Prop 407: Neighbors hope for support at their local parks in November

Prop 407: Neighbors hope for support at their local parks in November
Park improvements - Prop 407 on November ballot.

TUCSON, AZ (Tucson News Now) - It's not just a walk in the park anymore for Tina Hansleben.

"Fighting sometimes, sometimes there are people who appear to be intoxicated that are having altercations," said Hansleben.

Altercations at Francisco Elias Esquer Park, have kept neighbors away. She said, inviting others to spend the night.

Hansleben carries a bucket for clean-up on her nightly walks with her dog.

"The bigger parks tend to have more recreating going on, so I feel like there is more of a balance of different uses. Here, there is more of an imbalance, because in a way, the neighborhood has just stopped using the park," said Hansleben.

At a bigger park, Tucson News Now found those bigger crowds. Himmel Park was full of families Tuesday evening, enjoying new playgrounds and renovations.

KMSB Voters to decide on park renovations

"We actually moved into this neighborhood specifically for this park and other amenities in this neighborhood," said Josephine Wilson.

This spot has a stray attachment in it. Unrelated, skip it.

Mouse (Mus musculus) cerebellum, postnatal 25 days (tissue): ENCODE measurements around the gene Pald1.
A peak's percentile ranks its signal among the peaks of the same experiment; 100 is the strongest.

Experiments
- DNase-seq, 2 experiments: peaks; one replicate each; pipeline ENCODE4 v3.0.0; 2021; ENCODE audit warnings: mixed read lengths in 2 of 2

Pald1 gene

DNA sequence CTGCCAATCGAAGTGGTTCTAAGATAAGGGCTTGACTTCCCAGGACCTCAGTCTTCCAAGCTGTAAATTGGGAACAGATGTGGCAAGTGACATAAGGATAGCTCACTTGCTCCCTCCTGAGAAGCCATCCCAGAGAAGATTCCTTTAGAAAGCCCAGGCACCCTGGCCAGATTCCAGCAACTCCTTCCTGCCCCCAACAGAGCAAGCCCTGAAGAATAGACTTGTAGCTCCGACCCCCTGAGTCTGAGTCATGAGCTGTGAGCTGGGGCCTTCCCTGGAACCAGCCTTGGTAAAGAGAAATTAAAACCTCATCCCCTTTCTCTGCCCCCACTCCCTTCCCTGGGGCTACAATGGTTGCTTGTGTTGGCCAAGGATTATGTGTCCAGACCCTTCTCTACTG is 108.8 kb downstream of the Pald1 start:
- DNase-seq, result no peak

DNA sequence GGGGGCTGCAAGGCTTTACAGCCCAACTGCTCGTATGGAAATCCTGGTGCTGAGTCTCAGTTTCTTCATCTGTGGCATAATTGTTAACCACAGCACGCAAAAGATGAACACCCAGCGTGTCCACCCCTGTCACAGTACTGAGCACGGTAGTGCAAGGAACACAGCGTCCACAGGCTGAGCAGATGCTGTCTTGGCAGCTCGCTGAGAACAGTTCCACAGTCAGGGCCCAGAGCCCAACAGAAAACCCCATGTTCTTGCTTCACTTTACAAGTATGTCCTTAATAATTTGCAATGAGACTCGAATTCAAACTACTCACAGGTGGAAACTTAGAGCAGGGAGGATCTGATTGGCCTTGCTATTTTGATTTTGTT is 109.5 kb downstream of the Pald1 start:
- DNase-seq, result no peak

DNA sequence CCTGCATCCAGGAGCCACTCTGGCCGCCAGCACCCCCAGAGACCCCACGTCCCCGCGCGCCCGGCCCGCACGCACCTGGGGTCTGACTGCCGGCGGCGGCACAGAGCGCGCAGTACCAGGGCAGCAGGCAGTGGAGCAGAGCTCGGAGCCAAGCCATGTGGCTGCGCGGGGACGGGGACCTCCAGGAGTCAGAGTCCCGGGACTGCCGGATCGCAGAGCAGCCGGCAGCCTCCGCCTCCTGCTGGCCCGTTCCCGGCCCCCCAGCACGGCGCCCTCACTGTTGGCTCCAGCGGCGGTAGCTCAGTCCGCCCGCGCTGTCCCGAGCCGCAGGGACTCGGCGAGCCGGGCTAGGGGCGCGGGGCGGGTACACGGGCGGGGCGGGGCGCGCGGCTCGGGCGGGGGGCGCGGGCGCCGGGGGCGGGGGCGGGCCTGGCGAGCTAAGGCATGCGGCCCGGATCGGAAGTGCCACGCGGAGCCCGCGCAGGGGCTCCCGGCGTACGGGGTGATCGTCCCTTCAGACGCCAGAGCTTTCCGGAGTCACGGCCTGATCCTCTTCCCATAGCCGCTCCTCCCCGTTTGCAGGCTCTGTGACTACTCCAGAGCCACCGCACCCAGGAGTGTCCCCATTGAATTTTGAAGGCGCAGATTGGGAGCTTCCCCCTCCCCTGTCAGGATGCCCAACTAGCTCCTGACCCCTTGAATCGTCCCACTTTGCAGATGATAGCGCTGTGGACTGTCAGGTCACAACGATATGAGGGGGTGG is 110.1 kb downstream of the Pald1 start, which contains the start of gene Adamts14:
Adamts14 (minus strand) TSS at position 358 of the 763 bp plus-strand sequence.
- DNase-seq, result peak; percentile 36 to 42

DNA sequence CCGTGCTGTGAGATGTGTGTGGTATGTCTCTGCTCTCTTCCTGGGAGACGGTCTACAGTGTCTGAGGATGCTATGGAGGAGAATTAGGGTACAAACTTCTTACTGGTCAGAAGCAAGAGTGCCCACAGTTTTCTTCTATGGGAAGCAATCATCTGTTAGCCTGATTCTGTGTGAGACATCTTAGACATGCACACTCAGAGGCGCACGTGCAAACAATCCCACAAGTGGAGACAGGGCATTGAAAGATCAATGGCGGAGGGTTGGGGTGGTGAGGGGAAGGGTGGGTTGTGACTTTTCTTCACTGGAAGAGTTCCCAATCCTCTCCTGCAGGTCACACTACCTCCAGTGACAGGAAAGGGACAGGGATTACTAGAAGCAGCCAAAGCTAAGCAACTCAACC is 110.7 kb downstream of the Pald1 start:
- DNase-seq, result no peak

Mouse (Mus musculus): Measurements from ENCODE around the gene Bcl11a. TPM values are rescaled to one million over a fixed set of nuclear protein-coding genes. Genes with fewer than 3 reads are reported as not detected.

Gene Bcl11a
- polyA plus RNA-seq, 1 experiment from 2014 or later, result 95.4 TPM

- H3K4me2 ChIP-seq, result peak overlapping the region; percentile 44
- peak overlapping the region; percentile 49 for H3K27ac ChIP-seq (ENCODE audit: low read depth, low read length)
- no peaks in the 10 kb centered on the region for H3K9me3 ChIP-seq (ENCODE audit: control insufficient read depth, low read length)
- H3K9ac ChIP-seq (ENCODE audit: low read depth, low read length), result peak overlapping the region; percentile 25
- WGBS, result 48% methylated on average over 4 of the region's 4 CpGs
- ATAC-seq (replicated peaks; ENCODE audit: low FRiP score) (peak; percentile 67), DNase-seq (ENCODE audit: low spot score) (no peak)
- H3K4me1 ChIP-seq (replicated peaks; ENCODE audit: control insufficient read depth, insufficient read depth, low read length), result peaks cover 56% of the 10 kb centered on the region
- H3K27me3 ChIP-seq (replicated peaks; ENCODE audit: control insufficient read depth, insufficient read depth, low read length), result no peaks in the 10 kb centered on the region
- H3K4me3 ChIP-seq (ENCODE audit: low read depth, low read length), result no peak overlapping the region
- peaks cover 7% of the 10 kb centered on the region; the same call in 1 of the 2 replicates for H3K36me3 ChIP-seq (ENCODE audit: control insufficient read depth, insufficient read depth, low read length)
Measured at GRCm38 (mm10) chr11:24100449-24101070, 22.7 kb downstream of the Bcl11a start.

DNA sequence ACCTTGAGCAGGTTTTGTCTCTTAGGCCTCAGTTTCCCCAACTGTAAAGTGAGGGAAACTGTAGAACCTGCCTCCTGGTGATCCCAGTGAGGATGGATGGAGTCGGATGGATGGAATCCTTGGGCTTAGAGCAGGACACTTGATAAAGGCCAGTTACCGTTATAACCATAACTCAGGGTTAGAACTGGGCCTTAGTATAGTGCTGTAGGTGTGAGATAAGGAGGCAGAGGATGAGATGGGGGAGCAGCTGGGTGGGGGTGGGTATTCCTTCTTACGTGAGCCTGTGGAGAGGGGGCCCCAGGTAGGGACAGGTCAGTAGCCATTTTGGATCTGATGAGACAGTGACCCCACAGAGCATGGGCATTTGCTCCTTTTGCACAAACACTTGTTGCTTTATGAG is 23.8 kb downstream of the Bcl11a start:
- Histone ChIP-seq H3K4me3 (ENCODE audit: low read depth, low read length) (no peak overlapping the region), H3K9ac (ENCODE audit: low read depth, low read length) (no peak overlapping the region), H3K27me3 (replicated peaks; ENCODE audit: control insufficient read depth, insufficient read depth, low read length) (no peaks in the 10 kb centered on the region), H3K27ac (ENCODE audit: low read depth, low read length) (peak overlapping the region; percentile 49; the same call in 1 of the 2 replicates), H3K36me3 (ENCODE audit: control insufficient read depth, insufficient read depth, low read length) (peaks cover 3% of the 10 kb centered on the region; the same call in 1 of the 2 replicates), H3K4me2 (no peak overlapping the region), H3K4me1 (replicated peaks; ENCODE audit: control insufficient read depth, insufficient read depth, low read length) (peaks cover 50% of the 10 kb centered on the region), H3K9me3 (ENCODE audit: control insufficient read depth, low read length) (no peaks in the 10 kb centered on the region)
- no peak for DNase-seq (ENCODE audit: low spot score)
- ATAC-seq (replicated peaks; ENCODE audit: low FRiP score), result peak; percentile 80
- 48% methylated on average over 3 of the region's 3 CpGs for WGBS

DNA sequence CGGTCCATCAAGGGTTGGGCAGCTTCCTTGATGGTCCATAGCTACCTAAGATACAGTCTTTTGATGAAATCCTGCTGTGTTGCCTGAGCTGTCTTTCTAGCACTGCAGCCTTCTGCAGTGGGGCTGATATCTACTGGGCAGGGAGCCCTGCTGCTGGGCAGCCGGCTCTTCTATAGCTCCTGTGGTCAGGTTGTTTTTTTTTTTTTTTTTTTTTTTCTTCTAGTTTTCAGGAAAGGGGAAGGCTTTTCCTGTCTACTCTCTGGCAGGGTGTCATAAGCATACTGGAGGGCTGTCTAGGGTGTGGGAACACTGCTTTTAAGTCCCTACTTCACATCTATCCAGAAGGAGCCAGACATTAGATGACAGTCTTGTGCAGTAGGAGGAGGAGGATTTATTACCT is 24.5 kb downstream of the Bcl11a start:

Wilson was just one parent enjoying the quarter-million dollar investment with her family. The improvements at the park were made possibly with the city's impact fees.

"The new equipment here, makes it look like a park that people really care about, a park that people want to come to," said Wilson.

A welcome sight, that brings a sense of safety. Something city leaders, like Ward 6 council member Steve Kozachik, continue to pitch, hoping for the support of voters in November for Proposition 407.

The proposal would take $225 million of existing bond money and put it into renovating just about every park in town.

Everything from greenways, walkability projects, new playgrounds and new parks as a whole are on the list.

"This could be just a dingy patch of dead grass, or it could be what you see here," said Kozachik. "Anyway we could do to activate spaces, bring communities out like this, is a good thing for the community."

It's an example Hansleben hopes to be strolling, soon.

"I feel like we need more resources to deal with it, because the parks can't do it on their own," said Hansleben.

The City of Tucson has an interactive map, with the improvements projects neighbors could see at the dozens of parks. You can click on each park in your neighborhood to see how much money would be spent on specific improvements or additions at each location.

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